Following an exhaustive tender process, NeuLion won the bidding to deliver the streams; the US company also works with the NBA, the NFL and the UFC.

Madjeski Stadium

“We were in a fortunate position because we have a league-wide fibre network which we had to put in place to meet our domestic requirements,” says Harvey. “So effectively all we’re doing is using that same technology that we’ve already got to deliver an additional revenue stream.”

Research commissioned on the viability of the service produced a figure of around 270,000 fans of EFL clubs overseas. The EFL estimates around 55 per cent of all EFL fans are based in the USA, Canada, Australia and New Zealand. While the viewing figures for its first season of operation are under wraps, the iFollow service is considered in the industry to have got off to a strong start.

“It’s gone down really well,” says Harvey. “The EFL still sells its TV rights in the same manner as every other league tries to get theirs away. We have a domestic deal and then we have international deals. The games that are shown live domestically in this country are the games that we sell to traditional broadcasters overseas.

“What we have then done is all the other games that aren’t being shown are made available on our iFollow service to fans of the clubs in question.”

Sky Sports and the EFL last year renewed terms on a domestic broadcast deal worth £600m which will be implemented from 2019-20 with a 36 per cent uplift on the current contract. Sky will be showing a maximum of 150 EFL matches per season beginning 2019 – including a minimum of 20 from League One and League Two.

Another 16 Championship games will be shown on Tuesday and Wednesday evenings across the season – a move that could well pit it against the Champions League, which is being broadcast on rival BT Sport. Into the bargain, Sky will show 80 EFL Championship games on its digital and interactive services starting 2018-19.

Crucially, clubs will be permitted to broadcast games live to UK and Irish audiences – over-the-top – on their website and apps like they currently can for foreign fans. Sky will also be permitted to live stream the same games on its own platforms. 

“The broadcasting deal with Sky will allow us to do that domestically as well from next season,” says Harvey. “It is exciting.”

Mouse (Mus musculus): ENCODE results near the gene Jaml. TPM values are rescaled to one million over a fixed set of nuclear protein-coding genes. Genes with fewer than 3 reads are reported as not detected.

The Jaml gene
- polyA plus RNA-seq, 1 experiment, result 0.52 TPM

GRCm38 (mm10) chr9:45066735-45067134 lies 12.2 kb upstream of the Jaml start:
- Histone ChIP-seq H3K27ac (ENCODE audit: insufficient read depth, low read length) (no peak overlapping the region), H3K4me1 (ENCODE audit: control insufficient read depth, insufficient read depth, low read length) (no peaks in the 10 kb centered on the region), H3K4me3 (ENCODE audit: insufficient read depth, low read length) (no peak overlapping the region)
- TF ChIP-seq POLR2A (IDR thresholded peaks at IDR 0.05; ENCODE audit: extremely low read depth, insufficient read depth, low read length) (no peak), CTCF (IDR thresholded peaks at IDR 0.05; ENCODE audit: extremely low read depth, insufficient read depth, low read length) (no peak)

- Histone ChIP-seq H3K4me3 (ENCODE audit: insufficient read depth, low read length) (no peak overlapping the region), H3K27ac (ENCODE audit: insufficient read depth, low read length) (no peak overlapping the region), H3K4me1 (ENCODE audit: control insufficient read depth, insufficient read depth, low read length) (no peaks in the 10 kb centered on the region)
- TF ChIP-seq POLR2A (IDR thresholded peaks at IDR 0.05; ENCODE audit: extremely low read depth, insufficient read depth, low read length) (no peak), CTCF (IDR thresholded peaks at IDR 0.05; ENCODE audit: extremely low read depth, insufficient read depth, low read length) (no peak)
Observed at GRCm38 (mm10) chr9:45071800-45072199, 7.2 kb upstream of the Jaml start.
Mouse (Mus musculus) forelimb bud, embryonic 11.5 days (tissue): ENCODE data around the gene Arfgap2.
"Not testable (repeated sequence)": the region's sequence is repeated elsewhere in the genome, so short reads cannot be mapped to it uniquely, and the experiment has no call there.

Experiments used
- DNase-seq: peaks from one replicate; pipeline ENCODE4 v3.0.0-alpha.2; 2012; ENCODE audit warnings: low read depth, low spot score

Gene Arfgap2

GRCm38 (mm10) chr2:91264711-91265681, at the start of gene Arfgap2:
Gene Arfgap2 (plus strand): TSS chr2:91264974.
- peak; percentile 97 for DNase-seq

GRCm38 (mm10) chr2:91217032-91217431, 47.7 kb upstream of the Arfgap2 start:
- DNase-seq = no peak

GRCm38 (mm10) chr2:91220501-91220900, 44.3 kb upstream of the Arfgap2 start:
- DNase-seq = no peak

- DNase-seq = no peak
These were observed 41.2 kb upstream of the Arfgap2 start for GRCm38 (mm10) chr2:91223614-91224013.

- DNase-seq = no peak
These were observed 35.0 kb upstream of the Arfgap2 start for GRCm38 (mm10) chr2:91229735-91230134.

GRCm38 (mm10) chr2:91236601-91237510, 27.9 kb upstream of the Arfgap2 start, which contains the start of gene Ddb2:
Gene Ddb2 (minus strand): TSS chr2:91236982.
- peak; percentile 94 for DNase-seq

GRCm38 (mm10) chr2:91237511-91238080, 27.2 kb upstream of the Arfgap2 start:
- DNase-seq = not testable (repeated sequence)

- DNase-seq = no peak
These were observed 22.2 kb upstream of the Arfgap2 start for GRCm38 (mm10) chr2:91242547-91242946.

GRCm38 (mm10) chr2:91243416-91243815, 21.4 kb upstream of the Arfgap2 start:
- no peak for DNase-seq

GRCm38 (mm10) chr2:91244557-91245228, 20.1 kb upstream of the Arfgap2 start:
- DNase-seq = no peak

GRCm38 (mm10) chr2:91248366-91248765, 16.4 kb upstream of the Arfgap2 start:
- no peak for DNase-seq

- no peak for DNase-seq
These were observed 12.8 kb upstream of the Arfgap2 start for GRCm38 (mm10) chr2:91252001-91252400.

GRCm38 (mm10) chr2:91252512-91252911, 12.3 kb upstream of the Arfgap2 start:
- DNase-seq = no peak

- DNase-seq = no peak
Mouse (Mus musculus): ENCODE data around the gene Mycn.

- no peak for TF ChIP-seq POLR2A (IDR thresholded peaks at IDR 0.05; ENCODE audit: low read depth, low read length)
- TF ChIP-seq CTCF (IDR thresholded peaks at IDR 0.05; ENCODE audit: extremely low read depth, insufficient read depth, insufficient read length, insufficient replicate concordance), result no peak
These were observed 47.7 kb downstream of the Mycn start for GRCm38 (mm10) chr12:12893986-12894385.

Some clubs are excluded due to a desire to persist with their own streaming services; among this season’s 11 rebels were both Fulham and Villa as well as Wolves, Sunderland and Middlesbrough.

John Terry Aston Villa

“We work on a really simple premise,” says Harvey. “If you support a club you will always support that club. And if you have the opportunity to watch your club play you will do that in preference to any other game.

“We’ve got to a position now where regularly every week there are tens of thousands of streams going out of England across the world to fans in different countries. And it will only continue to grow.”

Games in the Saturday 1445–1715 slot will be subject to the traditional English football blackout but any game outside that period and not being broadcast by Sky will be available to stream. The EFL in effect becomes its own live stream distributor on its own OTT service.

The CEO also discloses that the move is being watched closely by others within the European Leagues structure, who may not be able to sell the rights to their games as easily right now but who are always on the lookout for growth. 

“People are watching on with a real interest as to how successful it is,” he says. “Some countries aren’t in the fortunate position that we are where we’re able to sell our rights overseas as well. So this might be potentially the only source of income.” 

Next season more than 25 per cent of all Championship fixtures and around 33 per cent of League One and League Two matches will be available to domestic audiences on the over-the-top service.

The revolution will not be televised, it’ll be streamed.